16 April 2014

Carlson, P.M.: Audition for Murder



Audition for Murder

By P.M. Carlson

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9781932325218-PerfectAUDITION FOR MURDER (Maggie Ryan 1967)

Actors Nick and Lisette O’Connor need a change. They leave New York City for a semester as artists-in-residence at a college upstate, where they take on the roles of Claudius and Ophelia, two of the professional leads in a campus production of Hamlet. Threats and accidents begin to follow Lisette, and Nick worries it might be more than just petty jealousy. Maggie Ryan, a student running lights for the show, helps investigate a mystery steeped in the turmoil of 1967 America.          

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About AUDITION FOR MURDER (Maggie Ryan 1967)

“It’s a triple pleasure, a sophisticated theatre story, a knowing campus tale and a topnotch suspenseful mystery, with excellent characterizations and honest plotting.” — Judith Crist

“An extremely well-written tale, with a plotline that offers a jolt per page.” — CF, Booklist

“Very literate, sprinkled with surprises and offering that rarity of rarities — fully fleshed out characters.” — Bob Ellison, Los Angeles Daily News


MEDIA KIT Carlson 5Mysteries


New York City, late 1960’s.

Nick O’Connor  put down the telephone, his broad, muscular body sagging a little.  So she hadn’t been merely tired.  Hell.  He changed to worn jeans and his old leather jacket, and made a mean face at the mirror.  Nick the hustler tonight.  Man of a thousand faces, said his agent, and every one of them homely.  A regular one-man Dickens novel.  Nick headed out for the West Forties.

The snow was not sticking much.  It made the sidewalks shine darkly, splashed with gold and rose and white reflections from bars and street lamps, and pasted down scraps of paper that otherwise would be scuttling across the streets in the bitter wind.  His way led past whores, pushers, tired old men huddled over warm grates.  Without a hurt, the heart is hollow.  No hollow hearts on this street.

Franklin’s place was halfway down the block.  A worn brass door handle, chipped paint.  Nick wiped a few snowflakes from his thinning hair and pushed through the crowd to the end of the bar.  In a moment the bartender, black, with a trim mustache, had worked his way down to him.

“Hey, man, where ya been?”

“Is she here, Franklin?”

“Been here for hours.”

“Yeah, I was working tonight.  I just heard.”

“She said she got fired.”

“Hey, we can’t all be self-employed minority success stories.”

Franklin chuckled.  “You watch your honky mouth.”  He went off to break up a loud argument about whether or not the Vietcong were winning, served a whisky, and returned  to Nick.  “Room 6B,” he said.

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MEDIA KIT  PM Carlson PhotoP.M. Carlson taught psychology and statistics at Cornell University before deciding that mystery writing was more fun.  She has published twelve mystery novels and over a dozen short stories. Her novels have been nominated for an Edgar Award, a Macavity Award, and twice for Anthony Awards. Two short stories were finalists for Agatha Awards. She edited the Mystery Writers Annual for Mystery Writers of America for several years, and served as president of Sisters in Crime.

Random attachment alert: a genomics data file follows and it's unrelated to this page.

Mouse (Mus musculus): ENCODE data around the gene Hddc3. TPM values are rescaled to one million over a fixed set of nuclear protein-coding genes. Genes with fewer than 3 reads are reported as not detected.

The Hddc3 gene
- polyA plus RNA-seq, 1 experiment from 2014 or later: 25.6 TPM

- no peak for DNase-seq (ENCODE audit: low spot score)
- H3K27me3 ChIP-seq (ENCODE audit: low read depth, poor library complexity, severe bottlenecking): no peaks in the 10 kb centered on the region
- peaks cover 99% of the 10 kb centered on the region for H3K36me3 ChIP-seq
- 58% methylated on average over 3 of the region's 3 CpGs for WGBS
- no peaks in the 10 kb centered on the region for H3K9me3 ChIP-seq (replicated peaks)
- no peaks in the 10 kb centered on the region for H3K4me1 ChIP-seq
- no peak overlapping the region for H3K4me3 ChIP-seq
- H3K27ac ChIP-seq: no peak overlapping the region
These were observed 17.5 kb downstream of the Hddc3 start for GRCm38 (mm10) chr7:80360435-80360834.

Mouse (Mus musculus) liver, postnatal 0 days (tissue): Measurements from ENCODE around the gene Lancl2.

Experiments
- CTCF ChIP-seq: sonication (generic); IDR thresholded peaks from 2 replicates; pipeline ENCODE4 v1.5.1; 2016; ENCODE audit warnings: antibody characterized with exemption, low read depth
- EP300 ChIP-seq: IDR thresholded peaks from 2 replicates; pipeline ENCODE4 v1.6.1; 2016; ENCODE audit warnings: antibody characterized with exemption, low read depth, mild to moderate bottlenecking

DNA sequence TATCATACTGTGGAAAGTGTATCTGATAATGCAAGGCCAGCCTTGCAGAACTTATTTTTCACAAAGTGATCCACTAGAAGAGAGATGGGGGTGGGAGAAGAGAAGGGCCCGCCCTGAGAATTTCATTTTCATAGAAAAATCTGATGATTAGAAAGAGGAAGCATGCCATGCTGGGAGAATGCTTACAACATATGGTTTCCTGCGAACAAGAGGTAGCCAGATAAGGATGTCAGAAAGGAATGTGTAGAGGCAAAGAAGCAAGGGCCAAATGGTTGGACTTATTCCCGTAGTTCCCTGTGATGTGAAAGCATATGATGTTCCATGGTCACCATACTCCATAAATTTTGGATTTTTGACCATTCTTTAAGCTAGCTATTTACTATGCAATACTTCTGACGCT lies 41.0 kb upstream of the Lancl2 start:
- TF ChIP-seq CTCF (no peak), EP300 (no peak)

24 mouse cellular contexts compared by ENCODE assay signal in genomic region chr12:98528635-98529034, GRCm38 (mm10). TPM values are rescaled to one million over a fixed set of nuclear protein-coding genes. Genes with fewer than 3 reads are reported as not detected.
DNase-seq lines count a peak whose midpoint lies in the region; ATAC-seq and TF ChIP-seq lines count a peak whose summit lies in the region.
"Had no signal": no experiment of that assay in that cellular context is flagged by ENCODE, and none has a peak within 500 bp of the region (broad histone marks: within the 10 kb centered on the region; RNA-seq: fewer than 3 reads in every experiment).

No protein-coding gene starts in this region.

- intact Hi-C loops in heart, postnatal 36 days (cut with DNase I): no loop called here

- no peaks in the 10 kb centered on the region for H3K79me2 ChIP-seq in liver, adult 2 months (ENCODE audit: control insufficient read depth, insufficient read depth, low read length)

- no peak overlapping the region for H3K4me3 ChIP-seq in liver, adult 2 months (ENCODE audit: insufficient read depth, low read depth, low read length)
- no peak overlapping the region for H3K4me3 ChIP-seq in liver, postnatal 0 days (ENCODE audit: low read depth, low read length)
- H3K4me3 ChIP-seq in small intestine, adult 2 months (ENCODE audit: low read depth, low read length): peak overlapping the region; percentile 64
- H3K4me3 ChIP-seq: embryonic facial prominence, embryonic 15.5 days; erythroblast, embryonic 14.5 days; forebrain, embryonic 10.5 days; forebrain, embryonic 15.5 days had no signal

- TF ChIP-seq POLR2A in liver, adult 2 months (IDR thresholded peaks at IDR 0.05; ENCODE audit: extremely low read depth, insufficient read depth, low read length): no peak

Social Media:

Author Website  http://www.pmcarlson.net:

Publisher Website:  http://www.crumcreekpress.com/carlson

Purchase Link:

Print, Kindle, Nook, other e-books: http://www.crumcreekpress.com/shop/

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2-minute video chat (AUDITION FOR MURDER):



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Posted April 16, 2014 by Room With Books in category "Book Tour", "Virtual Book Tour


  1. By Rita Wray on

    I enjoy reading mysteries because you feel involved in the story.


  2. By Elise-Maria Barton on

    What I find most enjoyable about a really good mystery is the fact that I actually become engaged in the story rather than just an observer. A great mystery book will keep a reader on the edge of the seat guessing, and deciphering clues like a super slueth! Thanks for sharing.

    ilookfamous at yahoo dot com

  3. By Doris H. on

    I love it when mysteries keep me guessing. The mystery/suspense is the thrill of reading.

    1. By P.M. Carlson on

      Yes, I think a good fair-play puzzle is more exciting than a shoot-out! Fair-play is a problem for the writer, though, because if you’re like me and want to write about bright characters, you have to make the information available to the reader, but withhold information from the characters until it’s time for them to figure it out. In the Maggie Ryan mysteries, I follow two (or three) main characters in each book. For example, in AUDITION FOR MURDER Nick O’Connor, the professional actor, knows part of the truth, and Ellen Winfield, the student stage manager, knows another part. Each main character learns part of the answer, and Maggie puts it all together at the end. Of course they’re all so busy putting on the play they aren’t paying much attention to other things until murder happens!

  4. By CJ S on

    I love the suspense! I love getting chills down my spine wondering what is going to happen next. Mysteries are my favorite genre!! Thanks for sharing

    1. By P.M. Carlson on

      Yes, I agree! Even when the characters relax at a picnic in a park or a glitzy party in a penthouse, you know that something scary may happen any minute. The mysteries I like best are the ones where you really care about the characters and what they want from life. In the Maggie Ryan books, I usually start with the scenes that show people already struggling to reach their goals, like actor Nick O’Connor in the excerpt above as he tries to help his depressed wife despite the challenges of their demanding careers. I think it makes the murder threat even scarier!

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